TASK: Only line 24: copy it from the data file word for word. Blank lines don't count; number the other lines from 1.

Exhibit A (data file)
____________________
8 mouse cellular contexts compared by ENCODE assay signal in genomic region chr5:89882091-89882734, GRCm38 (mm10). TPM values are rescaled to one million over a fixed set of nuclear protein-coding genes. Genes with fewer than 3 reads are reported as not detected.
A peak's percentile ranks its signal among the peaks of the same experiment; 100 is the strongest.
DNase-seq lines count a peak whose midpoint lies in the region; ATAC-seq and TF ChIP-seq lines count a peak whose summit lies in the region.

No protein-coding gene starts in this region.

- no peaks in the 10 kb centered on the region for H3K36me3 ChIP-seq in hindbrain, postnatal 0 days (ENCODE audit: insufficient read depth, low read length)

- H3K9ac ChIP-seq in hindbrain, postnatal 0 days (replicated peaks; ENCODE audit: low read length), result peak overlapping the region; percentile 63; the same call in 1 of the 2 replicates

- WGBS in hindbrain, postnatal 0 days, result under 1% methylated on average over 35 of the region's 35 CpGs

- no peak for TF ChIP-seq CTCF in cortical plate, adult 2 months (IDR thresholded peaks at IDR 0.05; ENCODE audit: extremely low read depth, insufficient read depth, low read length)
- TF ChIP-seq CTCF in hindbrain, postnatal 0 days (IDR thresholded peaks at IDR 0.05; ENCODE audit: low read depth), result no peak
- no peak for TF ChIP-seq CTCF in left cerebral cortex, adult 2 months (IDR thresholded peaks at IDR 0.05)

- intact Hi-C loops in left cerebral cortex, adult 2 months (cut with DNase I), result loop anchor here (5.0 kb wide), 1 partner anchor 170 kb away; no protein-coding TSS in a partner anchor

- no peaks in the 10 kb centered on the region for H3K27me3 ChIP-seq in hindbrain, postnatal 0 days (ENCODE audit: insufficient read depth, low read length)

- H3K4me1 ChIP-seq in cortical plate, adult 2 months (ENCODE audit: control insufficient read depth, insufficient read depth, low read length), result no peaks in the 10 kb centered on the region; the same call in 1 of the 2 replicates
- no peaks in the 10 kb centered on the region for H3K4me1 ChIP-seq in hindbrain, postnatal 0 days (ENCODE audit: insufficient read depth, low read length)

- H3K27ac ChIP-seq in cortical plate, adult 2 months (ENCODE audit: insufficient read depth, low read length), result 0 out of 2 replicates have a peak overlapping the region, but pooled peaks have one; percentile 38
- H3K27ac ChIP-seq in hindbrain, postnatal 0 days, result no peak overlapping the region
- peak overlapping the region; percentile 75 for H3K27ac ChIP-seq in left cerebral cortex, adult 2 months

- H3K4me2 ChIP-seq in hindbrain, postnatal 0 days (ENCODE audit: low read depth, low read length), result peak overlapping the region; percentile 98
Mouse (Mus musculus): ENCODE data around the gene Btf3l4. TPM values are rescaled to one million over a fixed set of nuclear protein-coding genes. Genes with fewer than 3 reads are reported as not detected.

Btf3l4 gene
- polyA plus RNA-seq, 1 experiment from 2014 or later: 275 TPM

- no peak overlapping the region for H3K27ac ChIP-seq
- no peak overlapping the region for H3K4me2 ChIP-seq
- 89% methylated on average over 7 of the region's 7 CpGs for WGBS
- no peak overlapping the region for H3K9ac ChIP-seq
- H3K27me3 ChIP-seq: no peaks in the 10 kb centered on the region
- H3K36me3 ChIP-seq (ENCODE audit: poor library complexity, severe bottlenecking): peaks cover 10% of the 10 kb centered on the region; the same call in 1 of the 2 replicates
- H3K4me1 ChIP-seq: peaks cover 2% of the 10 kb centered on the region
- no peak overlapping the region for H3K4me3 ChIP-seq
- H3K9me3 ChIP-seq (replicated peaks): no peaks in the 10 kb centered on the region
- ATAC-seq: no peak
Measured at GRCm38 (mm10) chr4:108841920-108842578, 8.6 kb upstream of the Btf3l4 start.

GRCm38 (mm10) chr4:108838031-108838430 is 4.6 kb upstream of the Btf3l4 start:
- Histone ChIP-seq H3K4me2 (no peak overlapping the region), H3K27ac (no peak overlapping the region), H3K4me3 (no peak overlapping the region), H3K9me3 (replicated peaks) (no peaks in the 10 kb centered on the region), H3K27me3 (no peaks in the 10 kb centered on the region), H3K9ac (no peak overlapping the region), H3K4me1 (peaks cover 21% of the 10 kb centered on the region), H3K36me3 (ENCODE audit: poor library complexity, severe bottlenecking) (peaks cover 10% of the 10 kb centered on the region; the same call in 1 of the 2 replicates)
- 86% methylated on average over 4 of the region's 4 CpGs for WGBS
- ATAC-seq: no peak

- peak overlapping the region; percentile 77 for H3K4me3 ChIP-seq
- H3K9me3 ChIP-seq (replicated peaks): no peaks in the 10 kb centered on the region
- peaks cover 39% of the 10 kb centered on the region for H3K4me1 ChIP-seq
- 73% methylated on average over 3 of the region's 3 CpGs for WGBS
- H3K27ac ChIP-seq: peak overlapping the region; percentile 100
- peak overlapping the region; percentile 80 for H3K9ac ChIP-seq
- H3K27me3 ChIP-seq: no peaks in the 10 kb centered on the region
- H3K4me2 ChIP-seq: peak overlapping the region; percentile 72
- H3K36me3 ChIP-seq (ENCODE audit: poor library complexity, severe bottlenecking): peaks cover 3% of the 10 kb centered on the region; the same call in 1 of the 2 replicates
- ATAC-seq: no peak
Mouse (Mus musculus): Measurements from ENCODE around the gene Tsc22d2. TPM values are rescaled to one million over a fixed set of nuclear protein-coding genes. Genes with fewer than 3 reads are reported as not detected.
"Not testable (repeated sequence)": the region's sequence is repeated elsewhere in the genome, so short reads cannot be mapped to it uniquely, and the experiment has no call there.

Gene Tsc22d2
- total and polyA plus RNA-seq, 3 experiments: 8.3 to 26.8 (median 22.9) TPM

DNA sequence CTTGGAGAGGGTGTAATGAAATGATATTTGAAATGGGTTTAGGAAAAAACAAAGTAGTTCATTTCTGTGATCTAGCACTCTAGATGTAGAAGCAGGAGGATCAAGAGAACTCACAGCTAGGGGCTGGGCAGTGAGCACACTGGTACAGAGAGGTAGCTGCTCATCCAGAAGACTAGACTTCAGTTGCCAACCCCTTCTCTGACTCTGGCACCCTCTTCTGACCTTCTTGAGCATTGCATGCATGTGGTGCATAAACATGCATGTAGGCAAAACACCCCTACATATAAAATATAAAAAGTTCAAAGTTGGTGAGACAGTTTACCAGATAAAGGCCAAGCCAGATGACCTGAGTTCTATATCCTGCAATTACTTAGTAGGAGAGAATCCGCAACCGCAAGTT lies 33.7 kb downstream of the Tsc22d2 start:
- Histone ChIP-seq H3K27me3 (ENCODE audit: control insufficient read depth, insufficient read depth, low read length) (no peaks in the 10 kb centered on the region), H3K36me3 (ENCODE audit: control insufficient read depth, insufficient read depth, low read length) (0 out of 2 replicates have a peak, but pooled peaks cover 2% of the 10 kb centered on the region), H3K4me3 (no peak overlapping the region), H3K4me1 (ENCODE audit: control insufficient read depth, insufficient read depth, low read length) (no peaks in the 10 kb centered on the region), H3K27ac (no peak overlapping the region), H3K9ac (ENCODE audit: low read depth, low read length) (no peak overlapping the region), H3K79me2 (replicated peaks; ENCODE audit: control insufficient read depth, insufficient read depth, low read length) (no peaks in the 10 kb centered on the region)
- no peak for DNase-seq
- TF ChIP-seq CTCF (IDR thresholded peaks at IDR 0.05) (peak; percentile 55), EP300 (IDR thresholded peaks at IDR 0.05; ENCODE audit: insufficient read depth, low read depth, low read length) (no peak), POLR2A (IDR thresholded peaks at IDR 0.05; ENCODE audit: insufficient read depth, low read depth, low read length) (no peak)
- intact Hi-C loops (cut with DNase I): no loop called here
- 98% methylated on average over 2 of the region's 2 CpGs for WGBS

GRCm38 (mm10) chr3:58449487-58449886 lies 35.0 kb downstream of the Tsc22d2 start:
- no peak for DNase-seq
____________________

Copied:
- 89% methylated on average over 7 of the region's 7 CpGs for WGBS